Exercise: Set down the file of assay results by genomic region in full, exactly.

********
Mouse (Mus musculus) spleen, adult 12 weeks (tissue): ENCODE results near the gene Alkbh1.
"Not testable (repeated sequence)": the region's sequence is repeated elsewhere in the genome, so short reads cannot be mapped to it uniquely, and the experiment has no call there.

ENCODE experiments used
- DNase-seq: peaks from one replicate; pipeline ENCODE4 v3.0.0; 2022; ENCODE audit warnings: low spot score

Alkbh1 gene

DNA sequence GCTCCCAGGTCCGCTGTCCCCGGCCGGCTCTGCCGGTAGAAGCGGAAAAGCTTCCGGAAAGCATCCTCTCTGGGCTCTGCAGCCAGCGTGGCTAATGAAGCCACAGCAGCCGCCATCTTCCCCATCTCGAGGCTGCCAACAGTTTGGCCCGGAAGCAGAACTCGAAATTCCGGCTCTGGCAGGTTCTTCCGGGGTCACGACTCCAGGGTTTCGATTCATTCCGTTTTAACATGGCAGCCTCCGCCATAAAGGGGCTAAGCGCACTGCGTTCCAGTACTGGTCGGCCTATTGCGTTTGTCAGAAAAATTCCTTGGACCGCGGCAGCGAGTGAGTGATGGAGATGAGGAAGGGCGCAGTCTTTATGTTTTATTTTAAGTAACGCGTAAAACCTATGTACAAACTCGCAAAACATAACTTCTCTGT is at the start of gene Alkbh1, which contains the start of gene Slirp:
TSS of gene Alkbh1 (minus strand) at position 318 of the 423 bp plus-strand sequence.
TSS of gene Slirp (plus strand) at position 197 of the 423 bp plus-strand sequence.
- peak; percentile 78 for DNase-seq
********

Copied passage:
Mouse (Mus musculus) spleen, adult 12 weeks (tissue): ENCODE results near the gene Alkbh1.
"Not testable (repeated sequence)": the region's sequence is repeated elsewhere in the genome, so short reads cannot be mapped to it uniquely, and the experiment has no call there.

ENCODE experiments used
- DNase-seq: peaks from one replicate; pipeline ENCODE4 v3.0.0; 2022; ENCODE audit warnings: low spot score

Alkbh1 gene

DNA sequence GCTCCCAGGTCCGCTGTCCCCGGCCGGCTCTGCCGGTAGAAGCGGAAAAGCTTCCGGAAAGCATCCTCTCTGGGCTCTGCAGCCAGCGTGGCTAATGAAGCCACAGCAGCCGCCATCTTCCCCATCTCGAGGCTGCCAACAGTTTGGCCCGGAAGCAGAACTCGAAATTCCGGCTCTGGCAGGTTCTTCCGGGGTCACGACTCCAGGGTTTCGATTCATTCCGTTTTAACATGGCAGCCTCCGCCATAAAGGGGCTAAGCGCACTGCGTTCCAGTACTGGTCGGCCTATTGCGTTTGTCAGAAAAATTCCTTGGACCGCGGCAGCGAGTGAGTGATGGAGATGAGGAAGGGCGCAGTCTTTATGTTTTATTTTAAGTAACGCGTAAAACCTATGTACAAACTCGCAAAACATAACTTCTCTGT is at the start of gene Alkbh1, which contains the start of gene Slirp:
TSS of gene Alkbh1 (minus strand) at position 318 of the 423 bp plus-strand sequence.
TSS of gene Slirp (plus strand) at position 197 of the 423 bp plus-strand sequence.
- peak; percentile 78 for DNase-seq